March 2023 Recipe Investing - Commentary
Topics this month
- Top performing recipes over the past month and past year.
- Portfolio Recipes with risk versus return that beats the two ETF Strategic 60-40 Portfolio.
- How good is the Strategic 60-40 Portfolio as a benchmark?
- Applying the Sortino Ratio to see the total return to each Portfolio Recipes.
Welcome to the March 2023 commentary from recipeinvesting.com. We track investible portfolio recipes that allow investors and advisors to build portfolios that minimize risk and maximize return. We reallocate and rebalance monthly, so we have plenty of new material to cover for our comparisons this month.
We have portfolio recipes here and also portfolio ingredients, which are the underlying ETFs and mutual funds.
Let's jump into ingredients first just to see what's happening here
Sorting these by month, we can see that some of these Global Equity ETFs have really been struggling, and if we sort by the other direction, we can see that it's also Greece and Turkey that have been doing the best. Some of these countries' specific exchange-traded funds have tremendous swings from month to month.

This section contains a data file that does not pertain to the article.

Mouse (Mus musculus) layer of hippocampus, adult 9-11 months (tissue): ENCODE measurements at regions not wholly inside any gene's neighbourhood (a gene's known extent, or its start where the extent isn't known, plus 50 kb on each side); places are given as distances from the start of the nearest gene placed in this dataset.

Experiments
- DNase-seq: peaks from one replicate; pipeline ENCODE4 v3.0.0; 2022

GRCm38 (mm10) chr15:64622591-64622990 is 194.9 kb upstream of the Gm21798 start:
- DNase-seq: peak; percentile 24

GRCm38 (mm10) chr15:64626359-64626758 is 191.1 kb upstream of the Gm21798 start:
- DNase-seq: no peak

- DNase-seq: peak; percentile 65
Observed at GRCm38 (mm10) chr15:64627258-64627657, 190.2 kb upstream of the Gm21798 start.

If we take a slightly broader view by one year, as we can see at the table above, the phenomenon is the same, where you have these country specific exchange-traded funds that are really outperforming over the past year, and they're also struggling.
This is a reminder that it's important to assemble these ingredients into overall portfolio recipes that can then mitigate the risk and balance the return and provide a stronger portfolio than holding onto just one of these individually.
Let's take a look for SPY and find the S&P 500 as a benchmark, and we can see that it is down two and a half percent this month. In column two, is year to date (YTD) and the third column is the one year (1 year).
So it's down 7.8% over the past year. That might be something just to keep in mind as we look at some of these other metrics and assets.
The Top Portfolio Recipes
Portfolio recipes are the combined portfolios we form from exchange-traded funds and sometimes mutual funds. We can see that no doubt it's been a rough month. We have a lot of negative returns.